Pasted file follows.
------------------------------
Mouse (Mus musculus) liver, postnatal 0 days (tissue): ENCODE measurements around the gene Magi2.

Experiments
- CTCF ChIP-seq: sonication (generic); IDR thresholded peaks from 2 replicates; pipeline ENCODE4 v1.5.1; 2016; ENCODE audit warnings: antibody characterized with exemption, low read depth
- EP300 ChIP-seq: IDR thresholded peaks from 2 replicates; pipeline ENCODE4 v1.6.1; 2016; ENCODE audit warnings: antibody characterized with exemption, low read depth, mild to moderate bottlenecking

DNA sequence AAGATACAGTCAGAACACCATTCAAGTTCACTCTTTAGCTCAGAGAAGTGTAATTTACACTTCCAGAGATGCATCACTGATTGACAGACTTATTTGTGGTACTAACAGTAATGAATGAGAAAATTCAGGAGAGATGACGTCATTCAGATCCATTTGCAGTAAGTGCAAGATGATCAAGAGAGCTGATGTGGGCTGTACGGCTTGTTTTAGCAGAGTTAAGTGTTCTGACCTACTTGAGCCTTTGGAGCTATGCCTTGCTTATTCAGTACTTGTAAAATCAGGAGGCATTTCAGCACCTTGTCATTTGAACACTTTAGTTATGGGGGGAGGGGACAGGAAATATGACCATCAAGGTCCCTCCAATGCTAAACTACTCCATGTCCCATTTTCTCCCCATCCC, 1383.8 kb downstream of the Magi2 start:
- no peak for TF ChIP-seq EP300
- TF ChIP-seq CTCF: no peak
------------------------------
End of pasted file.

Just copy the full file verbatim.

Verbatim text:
Mouse (Mus musculus) liver, postnatal 0 days (tissue): ENCODE measurements around the gene Magi2.

Experiments
- CTCF ChIP-seq: sonication (generic); IDR thresholded peaks from 2 replicates; pipeline ENCODE4 v1.5.1; 2016; ENCODE audit warnings: antibody characterized with exemption, low read depth
- EP300 ChIP-seq: IDR thresholded peaks from 2 replicates; pipeline ENCODE4 v1.6.1; 2016; ENCODE audit warnings: antibody characterized with exemption, low read depth, mild to moderate bottlenecking

DNA sequence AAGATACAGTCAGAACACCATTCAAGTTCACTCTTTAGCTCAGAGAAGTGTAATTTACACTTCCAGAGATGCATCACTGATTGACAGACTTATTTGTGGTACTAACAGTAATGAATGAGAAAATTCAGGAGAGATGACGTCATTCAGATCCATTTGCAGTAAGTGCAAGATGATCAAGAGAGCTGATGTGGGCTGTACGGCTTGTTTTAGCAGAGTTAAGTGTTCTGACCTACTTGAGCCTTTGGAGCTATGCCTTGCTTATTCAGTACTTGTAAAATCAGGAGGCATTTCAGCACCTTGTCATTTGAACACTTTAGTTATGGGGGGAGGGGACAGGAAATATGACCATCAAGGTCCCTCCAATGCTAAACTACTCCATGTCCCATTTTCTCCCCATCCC, 1383.8 kb downstream of the Magi2 start:
- no peak for TF ChIP-seq EP300
- TF ChIP-seq CTCF: no peak